Last Updated on June 19, 2019, by eNotes Editorial. Word Count: 351
Writing 15 years after the end of World War II, the narrator Pilenz tells the story of his high school days and the following years, especially involving his friend Mahlke. Set in Danzig after it was annexed by Nazi Germany, the novel uses the characters to explore the tensions that the people experienced in their complex relationship to the war.
Pilenzs is writing in part to expiate his guilt over his treatment of Mahlke. As a youth, he taunted him, mocking his friend's insecurities to bolster his own popularity. Years after they leave school, his insincere and limited efforts to help his needy friend almost certainly contribute to his death. As an adult, Pilenz (who is Catholic) works as a secretary in church-related social services.
Mahlke, an awkward and naive boy, goes to great lengths to cover up his perceived inadequacies but only succeeds in drawing attention to them. Pilentz points especially to his huge Adam's apple. Mahlke's misguided worship for the Nazis, encouraged by their school headmaster, precipitates a series of disastrous events. Obsessed with the symbolic surface of Germanic patriotic heroism, the Iron Cross, Mahlke first steals one then joins the war effort so he can earn his own. Continued conflict with the headmaster leads to Mahlke's final undoing. Unable to survive without Pilenz's help, he disappears and—the reader concludes—dies alone.
Headmaster Klose at the Catholic school the boys attend is harsh and even cruel. He promotes the ideology of militaristic patriotism by bringing decorated soldiers to speak at the school, stimulating Mahlke's envy. A Nazi, but a civilian, Klose represents the collaborators who contributed to advancing Germany's interests. His expulsion of the boy sets in motion Mahlke's disastrous course of action.
Father Gusewski, the priest at the boys' church, is kindly but ineffectual. His spiritual guidance may offer consolation but, though well intentioned, does not help Mahlke.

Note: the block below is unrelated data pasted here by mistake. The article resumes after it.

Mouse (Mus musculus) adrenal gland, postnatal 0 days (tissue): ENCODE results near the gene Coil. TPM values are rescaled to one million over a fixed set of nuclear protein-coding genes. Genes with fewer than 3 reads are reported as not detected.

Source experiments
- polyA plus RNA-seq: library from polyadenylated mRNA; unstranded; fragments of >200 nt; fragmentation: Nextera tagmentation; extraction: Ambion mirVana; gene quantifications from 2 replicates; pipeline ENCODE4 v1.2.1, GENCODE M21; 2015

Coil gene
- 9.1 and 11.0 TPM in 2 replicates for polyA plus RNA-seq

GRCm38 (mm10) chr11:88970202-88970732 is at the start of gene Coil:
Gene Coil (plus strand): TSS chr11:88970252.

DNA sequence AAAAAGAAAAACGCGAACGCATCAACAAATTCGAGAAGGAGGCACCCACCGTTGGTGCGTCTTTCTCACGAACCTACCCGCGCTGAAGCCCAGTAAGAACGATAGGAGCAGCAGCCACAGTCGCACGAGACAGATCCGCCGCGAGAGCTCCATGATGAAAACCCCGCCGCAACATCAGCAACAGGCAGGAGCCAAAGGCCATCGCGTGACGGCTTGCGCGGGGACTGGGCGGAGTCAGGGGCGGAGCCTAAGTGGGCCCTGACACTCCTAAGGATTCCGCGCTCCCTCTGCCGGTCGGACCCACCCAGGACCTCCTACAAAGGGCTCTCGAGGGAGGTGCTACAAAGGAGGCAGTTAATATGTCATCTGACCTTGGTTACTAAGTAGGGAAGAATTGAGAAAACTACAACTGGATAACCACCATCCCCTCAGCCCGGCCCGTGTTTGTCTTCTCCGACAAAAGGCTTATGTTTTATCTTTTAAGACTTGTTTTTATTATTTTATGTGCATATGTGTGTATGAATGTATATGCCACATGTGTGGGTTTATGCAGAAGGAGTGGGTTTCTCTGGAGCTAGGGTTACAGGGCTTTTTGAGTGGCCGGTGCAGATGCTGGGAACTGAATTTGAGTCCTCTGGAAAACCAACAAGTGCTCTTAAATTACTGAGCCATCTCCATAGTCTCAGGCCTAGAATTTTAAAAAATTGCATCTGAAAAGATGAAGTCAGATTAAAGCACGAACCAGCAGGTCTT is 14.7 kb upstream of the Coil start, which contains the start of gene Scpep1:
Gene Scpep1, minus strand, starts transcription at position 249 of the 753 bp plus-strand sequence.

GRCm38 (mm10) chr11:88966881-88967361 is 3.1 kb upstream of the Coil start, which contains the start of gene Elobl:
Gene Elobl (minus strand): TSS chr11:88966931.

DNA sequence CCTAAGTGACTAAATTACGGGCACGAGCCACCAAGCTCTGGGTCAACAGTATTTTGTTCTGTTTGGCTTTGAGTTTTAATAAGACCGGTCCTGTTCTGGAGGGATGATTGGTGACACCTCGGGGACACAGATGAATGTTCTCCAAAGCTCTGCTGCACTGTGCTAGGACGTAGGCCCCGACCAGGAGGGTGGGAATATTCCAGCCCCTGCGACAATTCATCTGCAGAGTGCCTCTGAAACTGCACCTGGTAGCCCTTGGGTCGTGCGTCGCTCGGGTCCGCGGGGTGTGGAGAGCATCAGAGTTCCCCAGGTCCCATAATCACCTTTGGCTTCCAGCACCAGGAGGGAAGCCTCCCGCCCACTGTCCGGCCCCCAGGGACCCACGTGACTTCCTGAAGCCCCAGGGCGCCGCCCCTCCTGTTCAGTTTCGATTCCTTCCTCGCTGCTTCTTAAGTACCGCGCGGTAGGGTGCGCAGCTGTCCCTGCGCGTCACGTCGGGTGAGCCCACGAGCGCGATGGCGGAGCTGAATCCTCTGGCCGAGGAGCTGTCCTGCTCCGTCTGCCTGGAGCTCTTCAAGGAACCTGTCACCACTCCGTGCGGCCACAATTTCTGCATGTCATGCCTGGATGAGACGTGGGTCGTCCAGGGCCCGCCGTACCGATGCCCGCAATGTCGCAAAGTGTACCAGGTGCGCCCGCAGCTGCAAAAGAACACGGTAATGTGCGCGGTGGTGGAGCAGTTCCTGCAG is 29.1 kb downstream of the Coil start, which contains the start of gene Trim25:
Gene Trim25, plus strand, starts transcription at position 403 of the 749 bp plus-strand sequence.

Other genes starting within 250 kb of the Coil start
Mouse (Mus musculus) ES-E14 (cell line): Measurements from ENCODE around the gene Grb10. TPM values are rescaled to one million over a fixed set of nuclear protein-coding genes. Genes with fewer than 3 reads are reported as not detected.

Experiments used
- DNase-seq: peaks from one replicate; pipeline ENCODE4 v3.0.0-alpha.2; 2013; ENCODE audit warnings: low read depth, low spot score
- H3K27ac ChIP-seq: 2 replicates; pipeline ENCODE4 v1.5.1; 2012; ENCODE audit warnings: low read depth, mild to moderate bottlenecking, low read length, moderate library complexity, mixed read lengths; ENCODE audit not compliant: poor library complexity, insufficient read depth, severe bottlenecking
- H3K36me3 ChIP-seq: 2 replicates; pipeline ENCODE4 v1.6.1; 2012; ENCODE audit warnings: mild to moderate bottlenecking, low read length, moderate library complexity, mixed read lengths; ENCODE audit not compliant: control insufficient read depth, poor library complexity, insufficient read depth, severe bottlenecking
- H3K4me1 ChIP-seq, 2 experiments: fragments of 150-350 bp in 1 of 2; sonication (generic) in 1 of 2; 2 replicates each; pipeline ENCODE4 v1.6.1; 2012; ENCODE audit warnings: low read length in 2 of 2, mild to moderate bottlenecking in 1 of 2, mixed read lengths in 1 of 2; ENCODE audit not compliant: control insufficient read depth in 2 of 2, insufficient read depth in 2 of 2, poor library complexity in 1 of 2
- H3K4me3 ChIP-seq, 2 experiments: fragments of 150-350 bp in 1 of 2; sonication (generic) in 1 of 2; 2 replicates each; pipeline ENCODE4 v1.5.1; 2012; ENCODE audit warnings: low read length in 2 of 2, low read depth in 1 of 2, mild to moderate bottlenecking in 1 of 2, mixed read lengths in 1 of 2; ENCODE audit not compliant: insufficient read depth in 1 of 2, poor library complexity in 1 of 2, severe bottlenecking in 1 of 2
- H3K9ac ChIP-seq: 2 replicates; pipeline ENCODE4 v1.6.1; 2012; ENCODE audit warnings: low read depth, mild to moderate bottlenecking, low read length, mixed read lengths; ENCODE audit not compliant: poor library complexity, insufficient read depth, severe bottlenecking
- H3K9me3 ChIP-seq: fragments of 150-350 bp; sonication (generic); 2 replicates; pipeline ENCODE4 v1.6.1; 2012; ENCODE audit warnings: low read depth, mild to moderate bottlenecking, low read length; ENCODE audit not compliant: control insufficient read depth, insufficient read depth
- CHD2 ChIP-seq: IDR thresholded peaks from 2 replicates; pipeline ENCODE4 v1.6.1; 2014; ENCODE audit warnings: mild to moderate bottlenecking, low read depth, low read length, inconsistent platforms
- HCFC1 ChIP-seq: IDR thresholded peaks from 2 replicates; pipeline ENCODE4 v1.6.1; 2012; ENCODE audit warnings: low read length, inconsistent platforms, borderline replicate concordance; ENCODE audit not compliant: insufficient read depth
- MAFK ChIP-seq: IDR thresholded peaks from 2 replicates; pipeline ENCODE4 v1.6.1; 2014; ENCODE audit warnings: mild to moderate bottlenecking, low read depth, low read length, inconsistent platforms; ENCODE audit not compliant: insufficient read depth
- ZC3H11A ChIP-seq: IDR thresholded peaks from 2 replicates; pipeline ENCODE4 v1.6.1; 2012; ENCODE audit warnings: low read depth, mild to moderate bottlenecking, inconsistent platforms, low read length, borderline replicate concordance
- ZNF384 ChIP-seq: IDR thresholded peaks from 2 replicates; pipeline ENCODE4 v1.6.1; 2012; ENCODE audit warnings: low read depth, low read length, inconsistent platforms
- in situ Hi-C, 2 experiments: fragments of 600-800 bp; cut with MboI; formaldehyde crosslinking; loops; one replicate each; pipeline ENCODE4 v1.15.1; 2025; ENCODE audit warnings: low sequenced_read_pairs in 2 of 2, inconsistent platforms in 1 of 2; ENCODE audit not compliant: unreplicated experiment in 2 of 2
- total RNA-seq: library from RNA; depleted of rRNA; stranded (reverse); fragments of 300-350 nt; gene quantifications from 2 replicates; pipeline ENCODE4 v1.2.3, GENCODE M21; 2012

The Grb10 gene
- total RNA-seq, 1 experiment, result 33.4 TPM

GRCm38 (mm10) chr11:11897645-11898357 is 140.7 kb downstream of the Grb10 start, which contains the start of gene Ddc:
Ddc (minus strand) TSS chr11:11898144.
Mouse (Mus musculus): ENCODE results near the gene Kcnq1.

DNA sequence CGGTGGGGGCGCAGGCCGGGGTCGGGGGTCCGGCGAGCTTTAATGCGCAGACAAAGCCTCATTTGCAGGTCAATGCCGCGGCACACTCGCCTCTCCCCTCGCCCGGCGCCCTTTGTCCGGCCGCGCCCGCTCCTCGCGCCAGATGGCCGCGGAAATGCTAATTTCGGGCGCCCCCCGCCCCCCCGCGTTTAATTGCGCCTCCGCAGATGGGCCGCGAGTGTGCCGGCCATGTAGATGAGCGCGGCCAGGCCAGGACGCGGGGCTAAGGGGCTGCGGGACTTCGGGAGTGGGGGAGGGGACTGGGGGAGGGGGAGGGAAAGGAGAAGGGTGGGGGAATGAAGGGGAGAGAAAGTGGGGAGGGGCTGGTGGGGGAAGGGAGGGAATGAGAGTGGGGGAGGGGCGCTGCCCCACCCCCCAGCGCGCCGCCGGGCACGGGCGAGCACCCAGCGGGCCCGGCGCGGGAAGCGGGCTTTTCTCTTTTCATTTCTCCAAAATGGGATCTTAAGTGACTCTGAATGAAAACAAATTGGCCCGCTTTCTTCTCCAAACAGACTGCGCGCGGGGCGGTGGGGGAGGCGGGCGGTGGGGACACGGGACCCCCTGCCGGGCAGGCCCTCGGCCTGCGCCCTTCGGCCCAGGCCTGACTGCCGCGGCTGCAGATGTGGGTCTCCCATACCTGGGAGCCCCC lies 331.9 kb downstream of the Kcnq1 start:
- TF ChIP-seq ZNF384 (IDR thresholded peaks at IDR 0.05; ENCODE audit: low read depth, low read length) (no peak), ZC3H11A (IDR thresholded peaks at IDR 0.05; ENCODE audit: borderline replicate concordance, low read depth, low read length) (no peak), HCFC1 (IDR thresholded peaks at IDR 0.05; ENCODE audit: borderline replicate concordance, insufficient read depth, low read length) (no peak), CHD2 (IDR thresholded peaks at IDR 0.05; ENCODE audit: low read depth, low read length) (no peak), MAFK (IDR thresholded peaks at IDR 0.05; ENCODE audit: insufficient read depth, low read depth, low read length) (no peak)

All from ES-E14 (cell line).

Tulla Pokriefke is a girl who is friends with the boys and kind to Mahkle. She boldly takes part in their dangerous games on a sunken boat. Winter and Hotten are two other boys in the boy's pack of friends.
Last Updated on May 6, 2015, by eNotes Editorial. Word Count: 472
Pilenz (pih-LEHNTS), at once the narrator of and a participant in the story. Pilenz often seems to be trying to justify his actions through his narrative. He was an altar boy in his youth, but as he ages he leaves behind his faith, although he continues to be involved with the Roman Catholic church. As a child, he was capable of great cruelty to Mahlke, although he sometimes seemed to admire him as well; Pilenz gave him the nickname “The Great Mahlke.” Pilenz went beyond mere childhood pranks to help bring about Mahlke’s ultimate undoing. He therefore is in an unusual position: Although he is aware of Mahlke’s role as “mouse,” he does not act altruistically to help him; rather, he chooses to join the “eternal cat” in persecuting Mahlke.
Joachim Mahlke (yoh-AH-khihm MAHL-keh), who grew up as an only child living with his mother and aunt. Mahlke is an awkward and frail boy who develops an enormous Adam’s apple as an adolescent. Portrayed as the eternal victim, Mahlke nevertheless seeks continually to align himself with those forces most likely to destroy him, including the German army, the National Socialist headmaster of his militaristic school, and his cruel and persecuting schoolmates. His Adam’s apple, the symbol of his victim status as “mouse,” is something of an obsession for Mahlke, as is the Virgin Mary, who becomes an outlet for his adolescent affections.
Waldemar Klohse (VAHL-deh-mahr KLOH-zeh), the headmaster of the Conradium, an elite school for boys in Danzig. A member of the National Socialist party, Klohse enforces a strict school environment in which athletic activity and party loyalty are heavily emphasized. He is most clearly Mahlke’s nemesis and is one of the most obvious embodiments of the “eternal cat.”
Father Gusewski (gew-ZEHVS-kee), the priest at St. Mary’s chapel, a former gymnasium converted to a small Roman Catholic church that is attended by both Mahlke and Pilenz. He is a practical man and generally is kind to the boys, although he ultimately fails to assist Mahlke when he most needs his help.
Tulla Pokriefke (TEW-lah poh-KREEF-keh), a skinny girl who spends a summer with the boys on the minesweeper. An unabashed admirer of Mahlke, she encourages him to compete with the other boys in demonstrations of manliness. She is never embarrassed by the boys’ nakedness, and they tolerate her presence. As the boys grow up, she becomes the object of their experimental desires.
Winter, a member of the gang of boys that includes Mahlke, Pilenz, and Hotten Sonntag. When he becomes very nervous, he tends to break down in tears.
Hotten Sonntag (HOT-tehn), another member of the gang of boys that includes Mahlke, Pilenz, and Winter. His sisters are the object of many adolescent fantasies.